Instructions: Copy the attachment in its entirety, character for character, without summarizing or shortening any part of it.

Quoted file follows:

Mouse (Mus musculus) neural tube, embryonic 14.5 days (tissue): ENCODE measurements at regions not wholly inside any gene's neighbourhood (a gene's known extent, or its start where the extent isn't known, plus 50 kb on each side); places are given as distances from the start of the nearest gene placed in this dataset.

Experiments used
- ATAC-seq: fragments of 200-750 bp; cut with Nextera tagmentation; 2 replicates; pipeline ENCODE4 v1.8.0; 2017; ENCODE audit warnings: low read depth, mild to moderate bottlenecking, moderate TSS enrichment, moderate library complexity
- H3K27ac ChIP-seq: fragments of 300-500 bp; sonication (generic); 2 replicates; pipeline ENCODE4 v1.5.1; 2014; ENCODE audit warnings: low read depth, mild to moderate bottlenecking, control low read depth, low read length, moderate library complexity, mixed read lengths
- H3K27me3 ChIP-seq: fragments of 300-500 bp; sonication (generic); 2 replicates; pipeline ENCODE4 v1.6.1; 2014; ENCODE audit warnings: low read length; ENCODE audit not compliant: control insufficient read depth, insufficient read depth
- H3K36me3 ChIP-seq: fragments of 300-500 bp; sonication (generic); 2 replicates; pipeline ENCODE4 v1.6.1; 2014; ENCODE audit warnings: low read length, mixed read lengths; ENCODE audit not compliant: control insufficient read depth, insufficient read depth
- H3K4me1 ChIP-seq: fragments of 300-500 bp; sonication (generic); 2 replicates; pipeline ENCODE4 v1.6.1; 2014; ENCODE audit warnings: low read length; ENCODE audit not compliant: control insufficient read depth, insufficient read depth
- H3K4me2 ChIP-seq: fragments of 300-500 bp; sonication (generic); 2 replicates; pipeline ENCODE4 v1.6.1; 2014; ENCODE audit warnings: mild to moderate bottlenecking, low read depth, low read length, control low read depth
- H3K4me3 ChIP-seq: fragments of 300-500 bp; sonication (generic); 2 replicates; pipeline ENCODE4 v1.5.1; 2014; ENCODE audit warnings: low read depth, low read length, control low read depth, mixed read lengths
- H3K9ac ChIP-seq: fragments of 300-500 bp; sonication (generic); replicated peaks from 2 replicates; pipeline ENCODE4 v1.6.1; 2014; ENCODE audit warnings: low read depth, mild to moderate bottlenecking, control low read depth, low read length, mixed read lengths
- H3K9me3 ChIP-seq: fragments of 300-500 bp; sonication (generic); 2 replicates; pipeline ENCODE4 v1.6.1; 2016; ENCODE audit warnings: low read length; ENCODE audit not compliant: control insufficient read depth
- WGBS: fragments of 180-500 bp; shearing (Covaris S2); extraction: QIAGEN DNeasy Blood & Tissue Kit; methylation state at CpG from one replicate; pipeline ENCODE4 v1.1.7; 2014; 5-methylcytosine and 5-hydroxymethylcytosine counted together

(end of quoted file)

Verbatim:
Mouse (Mus musculus) neural tube, embryonic 14.5 days (tissue): ENCODE measurements at regions not wholly inside any gene's neighbourhood (a gene's known extent, or its start where the extent isn't known, plus 50 kb on each side); places are given as distances from the start of the nearest gene placed in this dataset.

Experiments used
- ATAC-seq: fragments of 200-750 bp; cut with Nextera tagmentation; 2 replicates; pipeline ENCODE4 v1.8.0; 2017; ENCODE audit warnings: low read depth, mild to moderate bottlenecking, moderate TSS enrichment, moderate library complexity
- H3K27ac ChIP-seq: fragments of 300-500 bp; sonication (generic); 2 replicates; pipeline ENCODE4 v1.5.1; 2014; ENCODE audit warnings: low read depth, mild to moderate bottlenecking, control low read depth, low read length, moderate library complexity, mixed read lengths
- H3K27me3 ChIP-seq: fragments of 300-500 bp; sonication (generic); 2 replicates; pipeline ENCODE4 v1.6.1; 2014; ENCODE audit warnings: low read length; ENCODE audit not compliant: control insufficient read depth, insufficient read depth
- H3K36me3 ChIP-seq: fragments of 300-500 bp; sonication (generic); 2 replicates; pipeline ENCODE4 v1.6.1; 2014; ENCODE audit warnings: low read length, mixed read lengths; ENCODE audit not compliant: control insufficient read depth, insufficient read depth
- H3K4me1 ChIP-seq: fragments of 300-500 bp; sonication (generic); 2 replicates; pipeline ENCODE4 v1.6.1; 2014; ENCODE audit warnings: low read length; ENCODE audit not compliant: control insufficient read depth, insufficient read depth
- H3K4me2 ChIP-seq: fragments of 300-500 bp; sonication (generic); 2 replicates; pipeline ENCODE4 v1.6.1; 2014; ENCODE audit warnings: mild to moderate bottlenecking, low read depth, low read length, control low read depth
- H3K4me3 ChIP-seq: fragments of 300-500 bp; sonication (generic); 2 replicates; pipeline ENCODE4 v1.5.1; 2014; ENCODE audit warnings: low read depth, low read length, control low read depth, mixed read lengths
- H3K9ac ChIP-seq: fragments of 300-500 bp; sonication (generic); replicated peaks from 2 replicates; pipeline ENCODE4 v1.6.1; 2014; ENCODE audit warnings: low read depth, mild to moderate bottlenecking, control low read depth, low read length, mixed read lengths
- H3K9me3 ChIP-seq: fragments of 300-500 bp; sonication (generic); 2 replicates; pipeline ENCODE4 v1.6.1; 2016; ENCODE audit warnings: low read length; ENCODE audit not compliant: control insufficient read depth
- WGBS: fragments of 180-500 bp; shearing (Covaris S2); extraction: QIAGEN DNeasy Blood & Tissue Kit; methylation state at CpG from one replicate; pipeline ENCODE4 v1.1.7; 2014; 5-methylcytosine and 5-hydroxymethylcytosine counted together